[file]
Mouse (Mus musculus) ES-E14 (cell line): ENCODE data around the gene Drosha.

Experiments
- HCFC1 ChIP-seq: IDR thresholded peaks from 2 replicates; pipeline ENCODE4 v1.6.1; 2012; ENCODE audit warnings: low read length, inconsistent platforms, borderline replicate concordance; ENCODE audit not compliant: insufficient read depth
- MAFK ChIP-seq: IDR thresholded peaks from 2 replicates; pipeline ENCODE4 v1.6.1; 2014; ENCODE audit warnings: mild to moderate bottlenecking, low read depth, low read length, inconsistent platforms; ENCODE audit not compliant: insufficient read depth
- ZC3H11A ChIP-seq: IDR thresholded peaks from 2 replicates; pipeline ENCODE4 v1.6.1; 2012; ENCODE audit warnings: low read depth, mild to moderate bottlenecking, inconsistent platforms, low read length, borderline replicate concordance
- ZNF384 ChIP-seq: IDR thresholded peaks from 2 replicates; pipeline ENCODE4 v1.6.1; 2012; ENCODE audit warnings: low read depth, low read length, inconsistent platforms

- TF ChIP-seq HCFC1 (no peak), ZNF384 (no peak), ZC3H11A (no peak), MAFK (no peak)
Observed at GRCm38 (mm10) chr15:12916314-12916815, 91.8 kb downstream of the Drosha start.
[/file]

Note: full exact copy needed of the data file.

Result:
Mouse (Mus musculus) ES-E14 (cell line): ENCODE data around the gene Drosha.

Experiments
- HCFC1 ChIP-seq: IDR thresholded peaks from 2 replicates; pipeline ENCODE4 v1.6.1; 2012; ENCODE audit warnings: low read length, inconsistent platforms, borderline replicate concordance; ENCODE audit not compliant: insufficient read depth
- MAFK ChIP-seq: IDR thresholded peaks from 2 replicates; pipeline ENCODE4 v1.6.1; 2014; ENCODE audit warnings: mild to moderate bottlenecking, low read depth, low read length, inconsistent platforms; ENCODE audit not compliant: insufficient read depth
- ZC3H11A ChIP-seq: IDR thresholded peaks from 2 replicates; pipeline ENCODE4 v1.6.1; 2012; ENCODE audit warnings: low read depth, mild to moderate bottlenecking, inconsistent platforms, low read length, borderline replicate concordance
- ZNF384 ChIP-seq: IDR thresholded peaks from 2 replicates; pipeline ENCODE4 v1.6.1; 2012; ENCODE audit warnings: low read depth, low read length, inconsistent platforms

- TF ChIP-seq HCFC1 (no peak), ZNF384 (no peak), ZC3H11A (no peak), MAFK (no peak)
Observed at GRCm38 (mm10) chr15:12916314-12916815, 91.8 kb downstream of the Drosha start.